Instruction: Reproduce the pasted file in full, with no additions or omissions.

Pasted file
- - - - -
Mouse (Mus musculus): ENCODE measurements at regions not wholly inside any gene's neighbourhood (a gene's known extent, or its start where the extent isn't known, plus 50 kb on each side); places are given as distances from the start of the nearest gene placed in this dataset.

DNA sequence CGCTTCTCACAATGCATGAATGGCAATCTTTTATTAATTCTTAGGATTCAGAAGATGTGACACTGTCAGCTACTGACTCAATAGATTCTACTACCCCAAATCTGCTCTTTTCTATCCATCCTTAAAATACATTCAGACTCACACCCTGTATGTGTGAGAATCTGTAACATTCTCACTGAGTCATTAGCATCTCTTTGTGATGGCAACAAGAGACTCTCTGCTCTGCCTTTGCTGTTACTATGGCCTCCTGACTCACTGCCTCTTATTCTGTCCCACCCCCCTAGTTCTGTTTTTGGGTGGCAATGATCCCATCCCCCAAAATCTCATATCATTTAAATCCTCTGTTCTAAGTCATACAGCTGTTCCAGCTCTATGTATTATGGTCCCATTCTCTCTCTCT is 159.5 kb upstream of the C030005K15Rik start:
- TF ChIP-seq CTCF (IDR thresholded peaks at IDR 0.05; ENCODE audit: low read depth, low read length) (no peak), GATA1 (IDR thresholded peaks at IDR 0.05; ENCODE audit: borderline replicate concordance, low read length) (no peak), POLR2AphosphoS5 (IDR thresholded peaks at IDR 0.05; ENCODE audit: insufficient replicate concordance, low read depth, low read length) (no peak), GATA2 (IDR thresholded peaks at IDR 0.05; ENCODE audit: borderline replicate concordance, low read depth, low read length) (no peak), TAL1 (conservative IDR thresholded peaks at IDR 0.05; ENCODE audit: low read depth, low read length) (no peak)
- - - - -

Mouse (Mus musculus): ENCODE measurements at regions not wholly inside any gene's neighbourhood (a gene's known extent, or its start where the extent isn't known, plus 50 kb on each side); places are given as distances from the start of the nearest gene placed in this dataset.

DNA sequence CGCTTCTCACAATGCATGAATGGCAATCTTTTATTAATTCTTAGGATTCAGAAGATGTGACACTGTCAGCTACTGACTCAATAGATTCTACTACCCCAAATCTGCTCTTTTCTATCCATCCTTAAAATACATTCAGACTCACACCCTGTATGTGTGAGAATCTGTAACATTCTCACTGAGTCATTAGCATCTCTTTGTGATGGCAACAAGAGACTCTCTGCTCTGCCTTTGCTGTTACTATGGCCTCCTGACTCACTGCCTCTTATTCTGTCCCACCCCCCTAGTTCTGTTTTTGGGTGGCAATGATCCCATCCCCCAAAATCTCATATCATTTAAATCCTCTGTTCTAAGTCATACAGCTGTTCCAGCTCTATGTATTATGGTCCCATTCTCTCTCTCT is 159.5 kb upstream of the C030005K15Rik start:
- TF ChIP-seq CTCF (IDR thresholded peaks at IDR 0.05; ENCODE audit: low read depth, low read length) (no peak), GATA1 (IDR thresholded peaks at IDR 0.05; ENCODE audit: borderline replicate concordance, low read length) (no peak), POLR2AphosphoS5 (IDR thresholded peaks at IDR 0.05; ENCODE audit: insufficient replicate concordance, low read depth, low read length) (no peak), GATA2 (IDR thresholded peaks at IDR 0.05; ENCODE audit: borderline replicate concordance, low read depth, low read length) (no peak), TAL1 (conservative IDR thresholded peaks at IDR 0.05; ENCODE audit: low read depth, low read length) (no peak)